The politics behind the non-contributory old age social pensions in Lesotho, Namibia and South Africa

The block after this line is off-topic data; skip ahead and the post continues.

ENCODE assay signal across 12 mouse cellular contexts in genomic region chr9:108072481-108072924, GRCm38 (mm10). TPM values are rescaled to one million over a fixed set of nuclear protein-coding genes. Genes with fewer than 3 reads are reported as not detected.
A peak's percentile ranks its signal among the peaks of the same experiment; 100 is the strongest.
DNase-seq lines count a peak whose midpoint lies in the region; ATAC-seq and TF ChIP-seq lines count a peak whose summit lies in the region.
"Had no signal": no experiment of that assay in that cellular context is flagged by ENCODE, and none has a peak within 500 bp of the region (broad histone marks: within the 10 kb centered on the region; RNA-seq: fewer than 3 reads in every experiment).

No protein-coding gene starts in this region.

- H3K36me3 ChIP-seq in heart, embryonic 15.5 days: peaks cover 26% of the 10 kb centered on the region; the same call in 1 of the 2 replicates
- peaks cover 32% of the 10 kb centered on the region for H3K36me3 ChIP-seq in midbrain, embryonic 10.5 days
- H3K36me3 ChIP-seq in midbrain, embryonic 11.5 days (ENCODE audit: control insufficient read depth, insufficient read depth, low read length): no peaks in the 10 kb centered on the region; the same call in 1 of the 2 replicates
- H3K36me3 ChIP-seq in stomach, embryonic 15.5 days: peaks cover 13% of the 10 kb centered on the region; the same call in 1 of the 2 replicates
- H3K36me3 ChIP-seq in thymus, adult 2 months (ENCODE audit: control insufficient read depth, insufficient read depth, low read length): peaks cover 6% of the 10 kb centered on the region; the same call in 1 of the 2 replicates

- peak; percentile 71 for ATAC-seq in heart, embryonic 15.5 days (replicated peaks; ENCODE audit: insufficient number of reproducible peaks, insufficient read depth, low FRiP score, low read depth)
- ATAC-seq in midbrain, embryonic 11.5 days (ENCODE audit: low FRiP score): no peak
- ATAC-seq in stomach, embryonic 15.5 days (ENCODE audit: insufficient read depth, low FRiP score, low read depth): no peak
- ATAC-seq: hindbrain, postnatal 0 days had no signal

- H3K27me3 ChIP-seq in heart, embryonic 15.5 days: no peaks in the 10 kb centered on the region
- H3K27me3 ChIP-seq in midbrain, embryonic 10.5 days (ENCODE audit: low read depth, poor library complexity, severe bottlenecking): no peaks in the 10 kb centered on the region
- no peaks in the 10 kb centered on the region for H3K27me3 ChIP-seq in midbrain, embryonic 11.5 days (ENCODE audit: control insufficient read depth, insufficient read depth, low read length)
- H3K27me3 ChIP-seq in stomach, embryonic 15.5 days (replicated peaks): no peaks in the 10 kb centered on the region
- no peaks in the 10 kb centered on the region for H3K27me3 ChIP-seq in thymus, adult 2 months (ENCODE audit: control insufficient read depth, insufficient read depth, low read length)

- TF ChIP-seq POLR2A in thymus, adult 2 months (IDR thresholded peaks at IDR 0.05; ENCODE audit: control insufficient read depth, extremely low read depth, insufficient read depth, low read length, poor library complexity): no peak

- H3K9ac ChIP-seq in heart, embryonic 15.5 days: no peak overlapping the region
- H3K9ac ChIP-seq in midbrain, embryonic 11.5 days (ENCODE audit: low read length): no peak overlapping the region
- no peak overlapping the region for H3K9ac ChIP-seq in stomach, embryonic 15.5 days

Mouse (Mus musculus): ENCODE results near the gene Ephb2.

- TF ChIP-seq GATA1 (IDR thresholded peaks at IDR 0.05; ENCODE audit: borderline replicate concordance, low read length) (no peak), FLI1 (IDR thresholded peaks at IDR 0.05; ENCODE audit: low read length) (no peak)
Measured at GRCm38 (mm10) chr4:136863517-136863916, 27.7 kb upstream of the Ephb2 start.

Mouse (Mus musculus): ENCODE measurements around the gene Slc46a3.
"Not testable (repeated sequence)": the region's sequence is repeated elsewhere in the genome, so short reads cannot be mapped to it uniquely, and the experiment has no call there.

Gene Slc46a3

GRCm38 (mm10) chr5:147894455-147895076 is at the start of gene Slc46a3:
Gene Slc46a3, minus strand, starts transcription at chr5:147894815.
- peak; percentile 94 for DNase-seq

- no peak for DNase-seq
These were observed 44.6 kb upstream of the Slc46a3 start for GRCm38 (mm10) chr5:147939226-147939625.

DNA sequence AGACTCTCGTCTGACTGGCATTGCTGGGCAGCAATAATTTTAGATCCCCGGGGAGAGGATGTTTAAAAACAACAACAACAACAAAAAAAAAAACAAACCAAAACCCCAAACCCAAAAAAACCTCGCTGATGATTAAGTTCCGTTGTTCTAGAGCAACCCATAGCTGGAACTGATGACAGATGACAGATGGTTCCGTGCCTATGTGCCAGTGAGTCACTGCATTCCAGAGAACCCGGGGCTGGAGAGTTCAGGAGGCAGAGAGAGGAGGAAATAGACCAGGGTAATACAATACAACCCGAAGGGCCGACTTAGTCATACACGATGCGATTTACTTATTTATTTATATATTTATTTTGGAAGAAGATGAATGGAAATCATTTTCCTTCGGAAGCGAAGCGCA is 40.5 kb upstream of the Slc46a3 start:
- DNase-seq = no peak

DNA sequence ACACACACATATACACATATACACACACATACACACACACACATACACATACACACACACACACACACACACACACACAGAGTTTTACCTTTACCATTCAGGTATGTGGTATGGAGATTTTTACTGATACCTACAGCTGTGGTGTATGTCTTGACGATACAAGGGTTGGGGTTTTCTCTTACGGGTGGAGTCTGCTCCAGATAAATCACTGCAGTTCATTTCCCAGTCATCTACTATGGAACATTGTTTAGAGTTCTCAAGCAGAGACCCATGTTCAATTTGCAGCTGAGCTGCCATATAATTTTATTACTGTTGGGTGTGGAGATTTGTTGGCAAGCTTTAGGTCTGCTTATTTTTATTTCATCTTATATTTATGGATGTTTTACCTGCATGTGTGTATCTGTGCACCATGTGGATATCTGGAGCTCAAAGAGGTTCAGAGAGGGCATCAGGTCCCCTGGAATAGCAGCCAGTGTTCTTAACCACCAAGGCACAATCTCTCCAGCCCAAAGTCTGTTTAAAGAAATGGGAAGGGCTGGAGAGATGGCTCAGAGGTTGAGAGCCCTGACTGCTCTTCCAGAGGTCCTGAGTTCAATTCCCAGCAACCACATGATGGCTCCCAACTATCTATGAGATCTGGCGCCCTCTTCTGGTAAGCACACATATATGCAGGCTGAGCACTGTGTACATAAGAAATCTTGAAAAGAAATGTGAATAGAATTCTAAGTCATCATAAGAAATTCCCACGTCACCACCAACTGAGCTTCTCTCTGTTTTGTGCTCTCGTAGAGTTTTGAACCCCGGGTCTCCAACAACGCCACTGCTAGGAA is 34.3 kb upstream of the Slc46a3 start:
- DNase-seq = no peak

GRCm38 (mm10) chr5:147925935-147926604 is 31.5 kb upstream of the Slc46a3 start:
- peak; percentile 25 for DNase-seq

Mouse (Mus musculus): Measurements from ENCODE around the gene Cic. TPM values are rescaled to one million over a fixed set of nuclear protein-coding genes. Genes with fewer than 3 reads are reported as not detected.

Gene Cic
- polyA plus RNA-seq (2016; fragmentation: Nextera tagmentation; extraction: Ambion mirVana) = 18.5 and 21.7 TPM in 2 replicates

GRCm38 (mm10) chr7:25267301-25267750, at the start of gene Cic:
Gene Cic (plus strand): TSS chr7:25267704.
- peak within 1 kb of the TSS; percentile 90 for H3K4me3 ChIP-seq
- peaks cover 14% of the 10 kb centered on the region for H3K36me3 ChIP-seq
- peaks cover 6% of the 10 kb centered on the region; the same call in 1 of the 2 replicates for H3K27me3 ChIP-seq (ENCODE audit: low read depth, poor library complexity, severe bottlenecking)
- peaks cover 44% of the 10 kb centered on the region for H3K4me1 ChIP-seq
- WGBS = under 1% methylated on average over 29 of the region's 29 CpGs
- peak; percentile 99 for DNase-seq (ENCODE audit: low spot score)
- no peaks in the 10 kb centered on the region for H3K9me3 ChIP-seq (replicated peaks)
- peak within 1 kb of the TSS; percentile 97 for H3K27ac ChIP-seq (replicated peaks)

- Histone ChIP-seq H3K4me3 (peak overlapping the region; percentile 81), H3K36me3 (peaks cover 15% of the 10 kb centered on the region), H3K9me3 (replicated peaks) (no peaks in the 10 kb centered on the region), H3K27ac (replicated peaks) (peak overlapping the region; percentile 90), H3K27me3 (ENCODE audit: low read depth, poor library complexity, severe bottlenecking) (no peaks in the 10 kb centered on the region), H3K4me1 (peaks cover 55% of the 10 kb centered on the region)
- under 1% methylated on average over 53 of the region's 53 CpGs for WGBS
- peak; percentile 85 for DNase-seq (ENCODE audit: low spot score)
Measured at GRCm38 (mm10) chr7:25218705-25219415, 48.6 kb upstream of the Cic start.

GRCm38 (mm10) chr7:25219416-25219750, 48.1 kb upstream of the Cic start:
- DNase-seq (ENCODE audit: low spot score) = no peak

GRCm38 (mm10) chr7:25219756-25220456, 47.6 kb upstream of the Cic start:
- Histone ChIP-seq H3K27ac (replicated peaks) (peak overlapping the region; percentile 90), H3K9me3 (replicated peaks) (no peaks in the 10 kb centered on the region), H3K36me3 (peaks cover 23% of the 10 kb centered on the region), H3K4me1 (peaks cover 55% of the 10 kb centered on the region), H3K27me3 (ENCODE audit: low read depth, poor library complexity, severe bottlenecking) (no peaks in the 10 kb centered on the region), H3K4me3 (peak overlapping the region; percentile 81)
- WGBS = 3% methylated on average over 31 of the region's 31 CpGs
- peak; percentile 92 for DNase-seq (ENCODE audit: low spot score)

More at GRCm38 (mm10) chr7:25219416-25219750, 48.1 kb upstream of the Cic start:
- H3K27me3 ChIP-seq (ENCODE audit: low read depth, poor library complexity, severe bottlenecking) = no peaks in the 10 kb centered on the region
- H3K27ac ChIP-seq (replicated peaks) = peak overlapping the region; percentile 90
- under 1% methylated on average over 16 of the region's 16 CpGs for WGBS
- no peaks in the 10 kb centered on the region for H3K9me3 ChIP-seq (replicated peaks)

Lesotho, Namibia, South Africa and Botswana comprise a cluster of southern African countries which provide monthly non-contributory benefits to their elderly citizens. This paper seeks to understand the differing political and socio-economic conditions in which the three pensions evolved and suggest what implications pensions may have for the nature of the citizen-state relationship. The paper argues that the motivation behind the long-established South African and Namibian pensions was ‘supply-driven’ to serve political ends. This has shifted over time and today all three pensions are increasingly ‘demand-driven’, that is, they serve welfare objectives of reducing poverty and promoting equality, although they must still remain acceptable to political and economic elites. This is demonstrated by analysing both ideological and practical facets of the pensions, including the design, the institutional home of the pension and the influence of geopolitical factors.